Bovine pericardium buttress limits recanalization of the uncut Roux-en-Y in a porcine model 43rd Annual Meeting of the Society-for-Surgery-of-the-Alimentary-Tract Morton, J. M., Lucktong, T. A., Trasti, S., Farrell, T. M. SPRINGER. 2004: 127–31


In contrast to the traditional Roux-en-Y reconstruction, an uncut Roux-en-Y provides biliopancreatic diversion and may preserve myoelectric continuity. Previous iterations of the uncut Roux have been plagued by recanalization of the uncut staple line in the afferent small bowel. Our aim was to determine if bovine pericardium buttress prevents recanalization of the stapled small bowel partition in a porcine model. Sixteen female pigs ( approximately 30 kg) underwent a side-to-side stapled jejunojejunostomy, 20 cm distal to the ligament of Treitz, with placement of a nondivided stapled partition with a single row of 2.5 mm width staples in the intervening jejunal loop. Nine animals in the experimental group had a bovine pericardium buttressed staple line (5 permanent, 4 absorbable), whereas seven animals in the control group had a nonbuttressed staple line. At 6 or 12 weeks, necropsy was performed and the primary outcome, staple line recanalization, was assessed grossly and histologically. Statistical analysis was performed by means of the chi-square test. There were no major complications and all animals gained weight. Overall, eight of nine bovine pericardium buttressed staple lines were grossly and histologically intact at necropsy, whereas all nonbuttressed uncut staple lines had recanalized completely (P<0.05). At 6 weeks, both permanent (N=4) and absorbable (N=3) buttress preparations prevented recanalization. At 12 weeks the permanent buttress remained closed (N=1), but the absorbable buttress had allowed partial recanalization (N=1). The use of bovine pericardium buttress will prevent small bowel recanalization of uncut small bowel staple lines at early follow-up. Pilot data at intermediate follow-up suggest permanent buttress is more durable than absorbable buttress. These results warrant investigation of bovine pericardium for intestinal applications in humans.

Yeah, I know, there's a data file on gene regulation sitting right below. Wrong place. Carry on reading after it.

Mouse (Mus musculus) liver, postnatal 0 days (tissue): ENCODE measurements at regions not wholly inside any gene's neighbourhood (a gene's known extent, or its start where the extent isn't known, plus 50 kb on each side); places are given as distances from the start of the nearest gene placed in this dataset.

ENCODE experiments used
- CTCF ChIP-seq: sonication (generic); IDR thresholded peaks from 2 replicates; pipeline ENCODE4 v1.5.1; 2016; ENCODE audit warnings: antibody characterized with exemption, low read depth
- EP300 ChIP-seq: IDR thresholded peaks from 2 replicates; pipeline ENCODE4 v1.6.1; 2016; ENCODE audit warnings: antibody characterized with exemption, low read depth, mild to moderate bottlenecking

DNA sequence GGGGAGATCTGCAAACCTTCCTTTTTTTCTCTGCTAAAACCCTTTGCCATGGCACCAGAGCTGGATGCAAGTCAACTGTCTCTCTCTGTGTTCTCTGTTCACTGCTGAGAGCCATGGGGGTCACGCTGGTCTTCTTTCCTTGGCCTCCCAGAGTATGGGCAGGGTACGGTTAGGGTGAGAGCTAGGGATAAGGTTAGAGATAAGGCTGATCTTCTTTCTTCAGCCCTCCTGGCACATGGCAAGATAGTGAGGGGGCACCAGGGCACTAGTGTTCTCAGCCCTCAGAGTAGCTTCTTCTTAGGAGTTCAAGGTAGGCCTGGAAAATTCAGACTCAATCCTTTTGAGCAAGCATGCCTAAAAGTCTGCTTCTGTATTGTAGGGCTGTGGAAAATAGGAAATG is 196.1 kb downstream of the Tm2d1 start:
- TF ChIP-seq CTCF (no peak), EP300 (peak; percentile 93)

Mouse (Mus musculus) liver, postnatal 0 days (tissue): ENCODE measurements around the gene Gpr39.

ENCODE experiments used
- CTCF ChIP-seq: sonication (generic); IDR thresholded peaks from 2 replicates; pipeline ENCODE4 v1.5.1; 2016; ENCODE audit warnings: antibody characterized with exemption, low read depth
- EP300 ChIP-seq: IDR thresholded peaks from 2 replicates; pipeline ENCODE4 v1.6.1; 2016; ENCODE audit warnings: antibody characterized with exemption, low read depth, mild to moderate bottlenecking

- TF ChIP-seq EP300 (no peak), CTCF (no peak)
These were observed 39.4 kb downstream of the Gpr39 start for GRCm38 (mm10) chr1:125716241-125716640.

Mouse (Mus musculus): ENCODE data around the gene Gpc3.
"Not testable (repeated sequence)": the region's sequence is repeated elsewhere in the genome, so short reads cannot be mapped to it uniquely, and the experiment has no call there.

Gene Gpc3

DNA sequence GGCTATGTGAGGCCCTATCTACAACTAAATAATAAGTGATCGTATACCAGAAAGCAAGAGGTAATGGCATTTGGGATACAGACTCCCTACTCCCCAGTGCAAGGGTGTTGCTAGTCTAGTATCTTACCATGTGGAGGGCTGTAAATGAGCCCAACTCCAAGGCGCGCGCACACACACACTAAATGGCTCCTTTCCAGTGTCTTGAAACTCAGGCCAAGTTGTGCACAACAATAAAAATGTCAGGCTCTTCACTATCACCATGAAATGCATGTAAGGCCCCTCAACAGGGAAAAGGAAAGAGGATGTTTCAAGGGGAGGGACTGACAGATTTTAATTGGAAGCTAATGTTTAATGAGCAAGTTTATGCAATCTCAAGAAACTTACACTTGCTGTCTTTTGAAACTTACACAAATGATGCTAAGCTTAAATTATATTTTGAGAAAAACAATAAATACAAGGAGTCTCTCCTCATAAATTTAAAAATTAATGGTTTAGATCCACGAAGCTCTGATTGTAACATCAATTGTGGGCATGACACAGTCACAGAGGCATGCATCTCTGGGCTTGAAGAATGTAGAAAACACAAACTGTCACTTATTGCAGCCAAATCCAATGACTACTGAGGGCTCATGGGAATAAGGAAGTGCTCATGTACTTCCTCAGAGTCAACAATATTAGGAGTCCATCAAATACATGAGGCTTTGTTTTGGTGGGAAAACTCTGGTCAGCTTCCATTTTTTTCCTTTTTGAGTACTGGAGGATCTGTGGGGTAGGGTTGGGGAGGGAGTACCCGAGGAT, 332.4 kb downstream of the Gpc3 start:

View details for DOI 10.1016/j.gassur.2003.09.024

View details for Web of Science ID 000188663900031

View details for PubMedID 14746845